Dying Fan Gets to See ‘Star Wars: The Force Awakens’ Early, Thanks to Social …

6 Nov 2015 | Author: | No comments yet »

Luke Skywalker still missing from latest Star Wars: The Force Awakens posters.

In 2012, the Walt Disney Company paid $4 billion to acquire Lucasfilm and the rights to Star Wars. “Star Wars” fanatics were blowing a gasket after hearing that two of the nation’s largest movie chains would forbid sci-fi nerds from wearing Darth Vader and other masks to screenings of “Star Wars: The Force Awakens” out of concerns for theater safety. “They banned masks and lightsabers at theaters so no fun at star wars premier,” Twitter user Ben Ortiz posted after learning of the announcements by Cinemark and AMC.

New posters showing key characters such as Daisy Ridley’s Rey, John Boyega’s Finn and Adam Driver’s nefarious Kylo Ren, as well as the returning Han Solo (Harrison Ford) and Princess Leia (Carrie Fisher), were unveiled online by Disney on Wednesday. Abrams for calling us yesterday to tell us Daniel was getting his wish granted!” Several Lucasfilm employees brought a copy of the most highly anticipated movie in the galaxy to the Fleetwoods’ home in Spring, Texas, Thursday to screen the film for the life-long “Star Wars” fan, she said. Apart from Fisher, each is shown carrying their weapon of choice, lightsabers for Finn and Ren, a staff for Rey, and a good old-fashioned blaster for Solo. Disney’s earnings per share, excluding certain items, hit $5.15 for the first time ever in its fiscal year 2015 ended Oct. 3—in a 19% increase from 2014.

Star Wars titles amount to around 20 percent of Marvel’s comic book sales each month, a feat even more impressive when you consider that the line makes up only around 5 percent of its output. The timing was critical as doctors had given Daniel Fleetwood just two months to live back in July because of the spindle cell sarcoma attacking the connective tissue in his body.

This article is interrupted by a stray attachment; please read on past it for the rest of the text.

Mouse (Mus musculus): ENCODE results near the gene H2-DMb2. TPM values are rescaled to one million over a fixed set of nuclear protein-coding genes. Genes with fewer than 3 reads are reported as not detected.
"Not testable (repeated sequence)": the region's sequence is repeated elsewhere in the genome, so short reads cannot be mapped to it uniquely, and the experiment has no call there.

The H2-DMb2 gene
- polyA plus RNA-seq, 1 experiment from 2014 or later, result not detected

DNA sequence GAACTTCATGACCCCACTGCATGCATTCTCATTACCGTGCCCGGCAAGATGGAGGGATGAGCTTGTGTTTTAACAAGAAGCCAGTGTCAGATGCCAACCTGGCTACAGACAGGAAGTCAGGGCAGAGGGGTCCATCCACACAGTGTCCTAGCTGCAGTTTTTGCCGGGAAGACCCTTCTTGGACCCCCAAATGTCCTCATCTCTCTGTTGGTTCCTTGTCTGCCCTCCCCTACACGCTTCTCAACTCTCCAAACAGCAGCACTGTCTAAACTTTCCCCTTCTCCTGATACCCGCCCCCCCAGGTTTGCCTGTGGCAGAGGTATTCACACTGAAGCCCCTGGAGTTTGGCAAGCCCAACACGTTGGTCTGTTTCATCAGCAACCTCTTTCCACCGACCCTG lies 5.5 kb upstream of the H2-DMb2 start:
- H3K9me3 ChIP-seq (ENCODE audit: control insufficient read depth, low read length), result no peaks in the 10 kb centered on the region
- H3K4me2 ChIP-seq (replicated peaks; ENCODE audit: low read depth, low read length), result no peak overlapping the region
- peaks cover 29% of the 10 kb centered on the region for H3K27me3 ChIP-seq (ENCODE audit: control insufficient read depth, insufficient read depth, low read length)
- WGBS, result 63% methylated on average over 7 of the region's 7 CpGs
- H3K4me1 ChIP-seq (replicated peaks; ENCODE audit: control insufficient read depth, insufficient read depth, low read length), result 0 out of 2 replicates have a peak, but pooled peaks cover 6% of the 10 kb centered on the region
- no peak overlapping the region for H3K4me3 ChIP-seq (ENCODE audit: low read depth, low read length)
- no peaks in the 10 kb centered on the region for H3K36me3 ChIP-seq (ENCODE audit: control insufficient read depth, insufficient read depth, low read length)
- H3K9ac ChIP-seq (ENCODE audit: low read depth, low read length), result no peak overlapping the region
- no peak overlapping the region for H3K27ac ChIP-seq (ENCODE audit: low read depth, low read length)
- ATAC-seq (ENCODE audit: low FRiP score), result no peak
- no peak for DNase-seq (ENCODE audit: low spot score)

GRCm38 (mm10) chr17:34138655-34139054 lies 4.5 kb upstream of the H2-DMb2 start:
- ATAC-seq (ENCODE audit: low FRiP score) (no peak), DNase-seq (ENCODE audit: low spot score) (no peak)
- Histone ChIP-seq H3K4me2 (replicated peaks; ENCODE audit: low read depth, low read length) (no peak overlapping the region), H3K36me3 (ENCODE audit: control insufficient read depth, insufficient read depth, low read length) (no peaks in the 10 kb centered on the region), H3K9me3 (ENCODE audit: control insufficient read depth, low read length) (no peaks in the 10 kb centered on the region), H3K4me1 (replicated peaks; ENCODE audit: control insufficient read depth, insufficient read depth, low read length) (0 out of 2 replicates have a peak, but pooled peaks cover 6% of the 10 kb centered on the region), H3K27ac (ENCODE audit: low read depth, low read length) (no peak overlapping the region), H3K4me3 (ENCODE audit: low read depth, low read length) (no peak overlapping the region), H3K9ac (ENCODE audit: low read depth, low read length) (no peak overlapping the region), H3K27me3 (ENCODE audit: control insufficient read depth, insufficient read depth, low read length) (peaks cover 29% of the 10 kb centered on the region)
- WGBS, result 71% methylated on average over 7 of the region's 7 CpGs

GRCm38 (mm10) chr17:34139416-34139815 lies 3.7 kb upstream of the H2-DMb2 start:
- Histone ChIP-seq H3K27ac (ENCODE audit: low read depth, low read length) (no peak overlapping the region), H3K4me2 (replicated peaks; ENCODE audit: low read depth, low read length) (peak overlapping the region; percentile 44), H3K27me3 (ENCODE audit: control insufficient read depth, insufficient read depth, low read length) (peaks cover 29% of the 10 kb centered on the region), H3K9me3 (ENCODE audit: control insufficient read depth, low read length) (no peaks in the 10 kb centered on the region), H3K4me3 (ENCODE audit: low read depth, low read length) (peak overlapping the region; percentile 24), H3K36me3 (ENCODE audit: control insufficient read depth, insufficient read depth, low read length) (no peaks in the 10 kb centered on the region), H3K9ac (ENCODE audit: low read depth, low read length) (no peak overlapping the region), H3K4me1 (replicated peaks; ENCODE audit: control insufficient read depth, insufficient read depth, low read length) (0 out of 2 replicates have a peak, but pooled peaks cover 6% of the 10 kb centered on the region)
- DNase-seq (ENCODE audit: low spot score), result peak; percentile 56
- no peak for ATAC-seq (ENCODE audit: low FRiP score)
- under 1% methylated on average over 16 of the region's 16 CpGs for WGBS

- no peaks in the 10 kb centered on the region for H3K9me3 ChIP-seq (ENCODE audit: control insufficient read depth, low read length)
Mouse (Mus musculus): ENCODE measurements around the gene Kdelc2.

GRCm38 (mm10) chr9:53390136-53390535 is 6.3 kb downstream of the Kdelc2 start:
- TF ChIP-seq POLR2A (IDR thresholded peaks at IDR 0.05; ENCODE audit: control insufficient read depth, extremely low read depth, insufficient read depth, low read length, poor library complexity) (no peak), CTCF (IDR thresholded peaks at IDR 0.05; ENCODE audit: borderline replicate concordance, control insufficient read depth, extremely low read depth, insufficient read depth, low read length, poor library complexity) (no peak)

The company posted $52.4 billion in revenue, a 7% boost from the previous year. “We’re six weeks away from releasing the first [Star Wars] film in a decade, and you can already see the impact and value of that franchise in various businesses,” said Disney CEO Bob Iger on an earnings call. The next Star Wars launches for Marvel are this month’s Star Wars: Vader Down, December’s Force Awakens prologue C3-PO and January’s miniseries Star Wars: Obi-Wan and Anakin. Ashley and family friends made sure to get the word out — the original news reports have been retweeted by the movie’s stars, John Boyega and Mark Hamill, and the hashtag #ForceForDaniel became a trending topic on Twitter. Director JJ Abrams has been careful to cultivate the sense of mystery surrounding Luke’s whereabouts, telling the Associated Press last month that the character’s omission was “no accident”. The new “Star Wars” movie, however, is a much more momentous occasion than any other movie in recent memory, considering it has already set records for ticket sales, even though the movie doesn’t hit theaters until Dec. 18.

Abrams has played the hero before: In January 2013, he filmmaker screened a rough cut his last movie, “Star Trek: Into Darkness,” for terminally ill cancer patient Daniel Craft months before the official release. Conspiracy theories have abounded, in particular the idea that Skywalker might have turned to the dark side since the events of 1983’s Return of the Jedi. AMC even sold out of tickets at more than 1,000 theaters within 12 hours of them going on sale last month — and many of those buyers likely plan to dress up for the highly anticipated blockbuster.

Lucasfilm president Kathleen Kennedy has suggested the new film will continue to examine the conflict between the dark and light sides of the force in key individuals. She also revealed in August that Abrams had been attracted to the project after she pitched him the premise: “Who is Luke Skywalker?” Many acolytes are, therefore, expecting Hamill to play a pivotal role in events. Disney is releasing the long-awaited video game Star Wars: Battlefront this month, and constructing massive Star Wars theme parks—set to open in 2017, among other efforts tied to the films. After all, the new movie’s release comes at a time when theater violence is a prominent issue, especially considering there have been several incidents the past few years.

The artist J Scott Campbell, who has worked on several Star Wars comic book covers, reportedly said in a Facebook comment that he had it on good authority that “Slave Leia” would not be appearing in future. “I’ve heard it from two sources,” he posted. “We can’t even draw Leia in a sexy pose at Marvel, let alone in that outfit! Nearly half of Disney’s revenue comes from media networks like ESPN and ABC, while the rest comes from parks and resorts, films, merchandise, and interactive platforms like its mobile apps and the Disney Infinity video game. We also had a 3-D SL statue killed at a major manufacturer because there will no longer be any SL merchandise.” Fisher’s appearance in the skimpy outfit has been controversial ever since it first debuted in 1983.

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